Good Luck - 1896
Mrs. L. T. Meade
genre - Inspirational Fiction, Young Adult
my rating - 2 out of 5 stars
Patience Reed was "an old cherry-cheeked woman. She had bright blue eyes and firm, kindly lips...She was wonderfully pretty. Her little face looked something like a russet apple...Her hair was snow-white, and rather fluffy in texture..."
And Mrs. Reed was at the Out-Patients' Department of the London Hospital that foggy morning. Her right hand had been hurting "awful - right up to the shoulder." The doctor's verdict is the equivalent of writer's cramp. That means no more needlework. How will she support her six orphan grandchildren now?
Alison, the eldest girl, was now seventeen and working in a clothing shop. Harry, the eldest boy, is somewhat of a scamp and a real concern to his grandmother. David was fifteen and was doing something for himself. The youngest three are Polly, Susie, and Kitty, and they are all attending school.
The story revolves around a series of events that brings great concern to the family. How will they survive without Mrs. Reed's income from her needleworking?
Although I enjoyed the story, there were a few inconsistencies that bothered me. The author didn't keep straight which boy was older, which girls shared which bedrooms, and how long they lasted on the money they had. There were quite a few loose ends at the conclusion of the story, and there was a bit too much preaching for my taste.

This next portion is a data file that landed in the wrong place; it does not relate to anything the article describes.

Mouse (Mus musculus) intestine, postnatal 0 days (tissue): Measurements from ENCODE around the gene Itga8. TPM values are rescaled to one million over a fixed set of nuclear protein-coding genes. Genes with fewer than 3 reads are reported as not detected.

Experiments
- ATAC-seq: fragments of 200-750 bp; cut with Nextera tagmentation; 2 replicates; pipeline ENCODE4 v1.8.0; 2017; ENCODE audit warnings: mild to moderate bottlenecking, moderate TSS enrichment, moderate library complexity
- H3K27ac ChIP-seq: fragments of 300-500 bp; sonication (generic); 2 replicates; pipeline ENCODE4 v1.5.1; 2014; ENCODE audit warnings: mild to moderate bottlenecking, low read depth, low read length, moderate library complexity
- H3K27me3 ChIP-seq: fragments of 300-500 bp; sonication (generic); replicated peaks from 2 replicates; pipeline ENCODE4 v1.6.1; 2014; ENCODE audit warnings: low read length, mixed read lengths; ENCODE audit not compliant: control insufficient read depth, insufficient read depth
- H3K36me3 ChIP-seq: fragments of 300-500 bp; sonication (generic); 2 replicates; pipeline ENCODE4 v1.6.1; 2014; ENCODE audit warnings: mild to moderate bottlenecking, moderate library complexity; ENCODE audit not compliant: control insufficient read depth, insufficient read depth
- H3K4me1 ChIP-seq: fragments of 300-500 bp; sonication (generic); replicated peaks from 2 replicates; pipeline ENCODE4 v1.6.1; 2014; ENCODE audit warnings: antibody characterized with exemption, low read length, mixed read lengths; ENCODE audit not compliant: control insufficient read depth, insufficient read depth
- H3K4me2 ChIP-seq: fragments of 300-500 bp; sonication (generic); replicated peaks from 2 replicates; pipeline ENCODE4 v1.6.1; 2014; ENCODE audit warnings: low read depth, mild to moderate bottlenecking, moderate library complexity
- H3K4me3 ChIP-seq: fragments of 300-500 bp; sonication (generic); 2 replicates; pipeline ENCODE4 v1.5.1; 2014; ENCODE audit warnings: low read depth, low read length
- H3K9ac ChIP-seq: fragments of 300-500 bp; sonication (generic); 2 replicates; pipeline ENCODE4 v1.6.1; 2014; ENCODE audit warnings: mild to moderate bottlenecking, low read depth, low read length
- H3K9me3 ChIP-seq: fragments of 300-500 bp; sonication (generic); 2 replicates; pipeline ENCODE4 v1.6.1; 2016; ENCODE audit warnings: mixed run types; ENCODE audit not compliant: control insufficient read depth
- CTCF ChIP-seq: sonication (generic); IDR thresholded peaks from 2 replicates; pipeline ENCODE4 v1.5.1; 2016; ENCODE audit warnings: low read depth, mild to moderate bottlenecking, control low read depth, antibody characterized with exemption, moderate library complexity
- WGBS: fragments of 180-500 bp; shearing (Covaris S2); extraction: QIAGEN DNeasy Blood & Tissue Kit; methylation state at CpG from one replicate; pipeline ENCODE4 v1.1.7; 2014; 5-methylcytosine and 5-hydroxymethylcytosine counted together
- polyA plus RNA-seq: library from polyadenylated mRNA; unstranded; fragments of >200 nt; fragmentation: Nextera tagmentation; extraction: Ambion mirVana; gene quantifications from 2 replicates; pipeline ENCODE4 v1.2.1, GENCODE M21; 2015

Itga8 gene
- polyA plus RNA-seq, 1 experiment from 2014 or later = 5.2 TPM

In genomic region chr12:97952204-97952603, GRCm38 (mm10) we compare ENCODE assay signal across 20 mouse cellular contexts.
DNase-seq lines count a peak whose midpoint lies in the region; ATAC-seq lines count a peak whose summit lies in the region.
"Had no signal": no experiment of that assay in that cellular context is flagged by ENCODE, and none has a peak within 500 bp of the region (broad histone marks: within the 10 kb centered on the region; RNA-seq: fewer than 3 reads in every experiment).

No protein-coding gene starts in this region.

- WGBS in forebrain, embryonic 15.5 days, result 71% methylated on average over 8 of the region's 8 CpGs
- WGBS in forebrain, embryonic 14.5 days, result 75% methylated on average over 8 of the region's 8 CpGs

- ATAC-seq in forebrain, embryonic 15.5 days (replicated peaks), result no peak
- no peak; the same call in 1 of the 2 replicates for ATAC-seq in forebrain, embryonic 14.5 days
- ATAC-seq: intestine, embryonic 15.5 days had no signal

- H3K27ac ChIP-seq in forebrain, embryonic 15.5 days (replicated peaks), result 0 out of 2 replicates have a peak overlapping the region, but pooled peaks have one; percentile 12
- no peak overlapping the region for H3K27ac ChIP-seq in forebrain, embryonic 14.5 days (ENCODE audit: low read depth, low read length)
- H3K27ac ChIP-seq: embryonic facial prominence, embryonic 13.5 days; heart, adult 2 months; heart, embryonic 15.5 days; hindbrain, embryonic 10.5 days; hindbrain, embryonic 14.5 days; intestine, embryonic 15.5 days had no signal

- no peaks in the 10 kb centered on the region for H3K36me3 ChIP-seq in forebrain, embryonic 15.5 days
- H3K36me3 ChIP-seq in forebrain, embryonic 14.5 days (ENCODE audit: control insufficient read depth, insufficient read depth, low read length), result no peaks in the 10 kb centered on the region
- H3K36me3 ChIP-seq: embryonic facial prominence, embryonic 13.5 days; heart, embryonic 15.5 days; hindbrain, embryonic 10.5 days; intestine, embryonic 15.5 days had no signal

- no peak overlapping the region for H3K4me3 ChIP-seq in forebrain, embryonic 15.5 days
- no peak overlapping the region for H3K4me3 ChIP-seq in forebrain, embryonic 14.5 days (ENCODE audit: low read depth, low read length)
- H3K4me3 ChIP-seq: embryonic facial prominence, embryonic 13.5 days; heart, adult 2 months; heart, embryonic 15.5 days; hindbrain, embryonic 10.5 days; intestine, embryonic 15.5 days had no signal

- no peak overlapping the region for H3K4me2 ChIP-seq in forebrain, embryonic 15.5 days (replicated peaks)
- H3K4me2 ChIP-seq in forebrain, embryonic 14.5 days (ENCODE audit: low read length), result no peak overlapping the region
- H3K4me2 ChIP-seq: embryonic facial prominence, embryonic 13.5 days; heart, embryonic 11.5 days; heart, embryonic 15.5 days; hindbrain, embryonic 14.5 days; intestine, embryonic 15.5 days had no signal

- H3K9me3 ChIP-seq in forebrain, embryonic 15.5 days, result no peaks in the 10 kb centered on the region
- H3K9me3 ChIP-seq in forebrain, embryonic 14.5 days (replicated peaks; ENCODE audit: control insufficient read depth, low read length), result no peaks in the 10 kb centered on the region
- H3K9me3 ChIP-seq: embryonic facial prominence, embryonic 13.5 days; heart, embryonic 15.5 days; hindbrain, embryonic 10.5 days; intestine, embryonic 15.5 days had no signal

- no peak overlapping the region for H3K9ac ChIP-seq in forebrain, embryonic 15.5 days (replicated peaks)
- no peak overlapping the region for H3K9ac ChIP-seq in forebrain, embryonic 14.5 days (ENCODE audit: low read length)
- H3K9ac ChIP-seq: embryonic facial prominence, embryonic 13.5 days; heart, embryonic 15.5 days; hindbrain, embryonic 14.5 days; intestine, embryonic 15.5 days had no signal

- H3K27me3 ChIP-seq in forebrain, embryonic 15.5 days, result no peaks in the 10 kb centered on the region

About the author -
She later moved to London, where she married Alfred Toulmin Smith in September, 1879.
She began writing at 17 and produced over 300 books in her lifetime. She was primarily known for her books for young people. However, she also wrote "sentimental" and "sensational" stories, religious stories, historical novels, adventure, romances, and mysteries, including several with male co-authors.
Meade was also the editor of a popular girls' magazine, Atalanta from 1887-93. She was a feminist and a member of the Pioneer Club.